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The Nanoelectronic Device Metrology (NEDM) project is developing the measurement science infrastructure that will enable innovation and advanced manufacturing of emerging nanoelectronic information processing technologies – including those based upon new computational state variables – to more rapidly enter into the marketplace.
Figure 1. Christina Hacker characterizes the individual monolayers prior to flip-chip lamination using a Fourier transform infrared spectrometer.
The Nanoelectronic Device Metrology project conducts research to develop and advance the measurements needed to understand and evaluate properties of promising nanoelectronic technologies. This involves pioneering research in the area of molecular interfaces, condensed matter physics, alternate means of computing, and confined structures (graphene, 2D materials, nanowires, etc.). Particular emphasis is placed on novel measurements of chemical, physical, and electrical properties to fully interrogate nanoelectronic systems and provide the measurement foundation for advanced manufacturing of innovative future nanoelectronic devices. Core competencies include developing surface, electrical, and magnetic characterization approaches to accelerate the development and characterization of advanced nanoelectronic devices.
The NEDM project focuses on understanding the factors that govern charge transport in nanoelectronic devices. To do this, team members focus on novel measurement approaches such as investigating electronic devices at low-temperature or in the presence of a magnetic field. This work is an integral component to the condensed matter physics foundation needed for novel electronic materials (e.g., graphene) and alternate means of computing (e.g., spin) to become a manufactural reality.
The NEDM project has extensive expertise in molecular electronics foundations including the formation and characterization of molecular layers and fabrication and qualification of electrode-molecule-electrode junctions which feed into to a fundamental understanding of charge transport at molecular interfaces. This work has led to many technological advances on the nanoscale and has recently been applied to fabricate and understand the physics governing novel organic spintronic devices.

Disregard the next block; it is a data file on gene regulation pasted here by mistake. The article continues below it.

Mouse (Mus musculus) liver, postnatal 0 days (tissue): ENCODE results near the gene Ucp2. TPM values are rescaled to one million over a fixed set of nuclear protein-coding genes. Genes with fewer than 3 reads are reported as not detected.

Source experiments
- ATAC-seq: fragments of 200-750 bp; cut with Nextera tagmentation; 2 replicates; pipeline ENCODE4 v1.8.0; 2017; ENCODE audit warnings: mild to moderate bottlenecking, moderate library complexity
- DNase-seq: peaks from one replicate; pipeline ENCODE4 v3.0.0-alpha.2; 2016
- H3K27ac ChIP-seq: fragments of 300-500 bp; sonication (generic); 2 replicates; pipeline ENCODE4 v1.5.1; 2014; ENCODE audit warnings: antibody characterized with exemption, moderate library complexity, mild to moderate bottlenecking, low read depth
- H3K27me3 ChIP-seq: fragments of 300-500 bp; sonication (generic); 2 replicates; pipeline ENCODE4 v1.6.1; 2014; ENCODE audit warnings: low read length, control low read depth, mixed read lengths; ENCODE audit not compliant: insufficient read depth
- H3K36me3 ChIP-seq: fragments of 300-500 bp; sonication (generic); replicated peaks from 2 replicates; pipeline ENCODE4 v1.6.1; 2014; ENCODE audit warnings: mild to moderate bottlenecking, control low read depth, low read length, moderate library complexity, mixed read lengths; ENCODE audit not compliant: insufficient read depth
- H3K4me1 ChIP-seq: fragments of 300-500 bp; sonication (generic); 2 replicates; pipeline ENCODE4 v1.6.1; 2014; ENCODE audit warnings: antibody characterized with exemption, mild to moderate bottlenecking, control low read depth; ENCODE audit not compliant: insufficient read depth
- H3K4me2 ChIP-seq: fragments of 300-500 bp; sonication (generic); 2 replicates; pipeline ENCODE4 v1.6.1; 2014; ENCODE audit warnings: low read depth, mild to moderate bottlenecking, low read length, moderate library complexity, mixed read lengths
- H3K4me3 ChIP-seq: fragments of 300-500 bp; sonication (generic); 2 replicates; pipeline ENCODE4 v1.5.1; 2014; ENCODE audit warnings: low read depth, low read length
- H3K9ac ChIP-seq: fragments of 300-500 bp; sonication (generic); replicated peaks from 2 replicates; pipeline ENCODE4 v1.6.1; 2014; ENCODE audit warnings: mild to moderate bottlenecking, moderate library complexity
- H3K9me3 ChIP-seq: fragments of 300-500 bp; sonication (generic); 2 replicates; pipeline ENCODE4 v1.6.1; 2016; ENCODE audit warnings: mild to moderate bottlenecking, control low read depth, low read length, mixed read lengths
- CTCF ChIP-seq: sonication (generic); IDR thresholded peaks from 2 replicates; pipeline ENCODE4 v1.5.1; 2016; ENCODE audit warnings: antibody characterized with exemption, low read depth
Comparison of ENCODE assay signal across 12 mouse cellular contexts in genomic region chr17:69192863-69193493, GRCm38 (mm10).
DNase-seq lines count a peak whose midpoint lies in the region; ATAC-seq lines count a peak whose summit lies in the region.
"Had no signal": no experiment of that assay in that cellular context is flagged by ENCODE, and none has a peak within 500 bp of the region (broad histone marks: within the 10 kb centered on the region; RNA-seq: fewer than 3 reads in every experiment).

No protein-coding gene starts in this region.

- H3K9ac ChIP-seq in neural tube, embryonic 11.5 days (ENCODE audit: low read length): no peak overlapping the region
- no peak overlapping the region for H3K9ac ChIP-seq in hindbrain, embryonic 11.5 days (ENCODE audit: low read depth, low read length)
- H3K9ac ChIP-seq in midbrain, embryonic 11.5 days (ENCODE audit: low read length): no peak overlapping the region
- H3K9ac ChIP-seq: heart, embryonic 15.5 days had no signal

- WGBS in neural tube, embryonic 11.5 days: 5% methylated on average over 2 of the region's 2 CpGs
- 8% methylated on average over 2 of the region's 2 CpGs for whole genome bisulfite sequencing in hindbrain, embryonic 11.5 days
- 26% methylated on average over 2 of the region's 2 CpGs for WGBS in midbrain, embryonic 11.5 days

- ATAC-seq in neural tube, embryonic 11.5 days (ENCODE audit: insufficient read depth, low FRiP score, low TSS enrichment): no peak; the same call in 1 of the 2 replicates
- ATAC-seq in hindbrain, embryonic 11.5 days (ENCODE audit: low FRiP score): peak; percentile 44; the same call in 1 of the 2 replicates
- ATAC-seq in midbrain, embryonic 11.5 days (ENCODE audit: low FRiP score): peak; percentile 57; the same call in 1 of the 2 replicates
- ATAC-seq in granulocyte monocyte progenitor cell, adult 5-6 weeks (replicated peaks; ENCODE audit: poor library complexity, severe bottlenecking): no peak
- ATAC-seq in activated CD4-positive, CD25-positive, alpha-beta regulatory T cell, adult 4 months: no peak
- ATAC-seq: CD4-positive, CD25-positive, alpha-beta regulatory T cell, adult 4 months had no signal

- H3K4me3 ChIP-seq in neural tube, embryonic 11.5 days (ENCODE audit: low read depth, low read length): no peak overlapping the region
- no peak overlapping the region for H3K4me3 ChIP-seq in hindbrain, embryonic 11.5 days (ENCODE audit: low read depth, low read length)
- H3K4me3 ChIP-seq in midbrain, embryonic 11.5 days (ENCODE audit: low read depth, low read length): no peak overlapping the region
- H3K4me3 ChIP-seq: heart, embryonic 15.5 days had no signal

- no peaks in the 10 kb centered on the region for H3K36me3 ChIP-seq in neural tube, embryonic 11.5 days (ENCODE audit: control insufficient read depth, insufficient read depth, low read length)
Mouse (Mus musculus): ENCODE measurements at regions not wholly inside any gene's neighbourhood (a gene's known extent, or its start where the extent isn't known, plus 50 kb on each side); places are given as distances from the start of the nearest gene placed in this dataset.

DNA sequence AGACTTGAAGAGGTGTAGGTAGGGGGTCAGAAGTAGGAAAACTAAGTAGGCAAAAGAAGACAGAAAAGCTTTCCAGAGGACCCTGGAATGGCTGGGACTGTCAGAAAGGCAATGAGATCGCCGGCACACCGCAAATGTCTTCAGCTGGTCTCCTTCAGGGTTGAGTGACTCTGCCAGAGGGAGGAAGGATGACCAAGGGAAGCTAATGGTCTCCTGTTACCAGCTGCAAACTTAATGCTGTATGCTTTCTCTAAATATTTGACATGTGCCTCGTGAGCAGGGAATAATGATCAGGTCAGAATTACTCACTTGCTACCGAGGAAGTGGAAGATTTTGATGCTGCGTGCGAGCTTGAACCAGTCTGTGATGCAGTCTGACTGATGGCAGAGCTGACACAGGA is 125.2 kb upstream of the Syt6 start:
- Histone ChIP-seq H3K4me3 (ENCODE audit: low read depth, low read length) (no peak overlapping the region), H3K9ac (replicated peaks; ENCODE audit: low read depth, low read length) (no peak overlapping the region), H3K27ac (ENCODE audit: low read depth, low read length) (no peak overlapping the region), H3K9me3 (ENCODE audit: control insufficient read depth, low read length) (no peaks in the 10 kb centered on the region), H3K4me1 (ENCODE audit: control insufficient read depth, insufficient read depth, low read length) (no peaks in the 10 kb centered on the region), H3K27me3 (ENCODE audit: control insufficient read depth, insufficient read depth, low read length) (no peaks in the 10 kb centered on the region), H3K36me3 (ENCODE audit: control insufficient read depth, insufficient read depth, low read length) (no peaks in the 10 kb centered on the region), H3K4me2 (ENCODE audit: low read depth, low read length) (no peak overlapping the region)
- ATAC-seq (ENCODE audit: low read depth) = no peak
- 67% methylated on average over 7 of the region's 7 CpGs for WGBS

The NEDM aims to develop the required measurement infrastructure and scientific knowledge-base to address technology barriers and enable the successful development and subsequent manufacture of next-generation "Beyond CMOS technologies." To do this, the NEDM project supplements our core expertise with collaborations within the nanoelectronics group, across NIST, and with external technical leaders to conduct timely, impactful research.
Figure 2. Richter (left) and Jang (right) measuring the spin-valve effect of a device.
Lead Organizational Unit:pml
Being at the fore-front of nanoelectronic metrology with a deep knowledge and measurement infrastructure means we are often sought out. In addition, industry (particularity the NRI) enjoys working with us on pre-competitive research, taking advantage of our status as an impartial federal lab with sought-after expertise. Below is a snap-shot of recent interactions. (George Mason, University of Notre Dame, Wake Forest, Columbia, Purdue, Catholic University, University of Maryland, Thermo Fisher Scientific, Lawrence Livermore National Labs, Brookhaven, Oak Ridge National labs, etc.)
Because the NEDM focuses on advancing novel measurements, there is a lot of specialized equipment and expertise within the project. The expertise is grouped largely along the lines of the two major activities, engineered molecular interfaces and nanoelectronic device physics as described in more detail below. The project contains world-class expertise and tools including:
Other External Facilities: Metrology of nanoelectronic devices and materials relies on our effective partnering as well as our direct use (e.g., Dr. Pookpanratana) of specialized tools at external facilities. More recently this has included specialized measurements done at synchrotron facilities.
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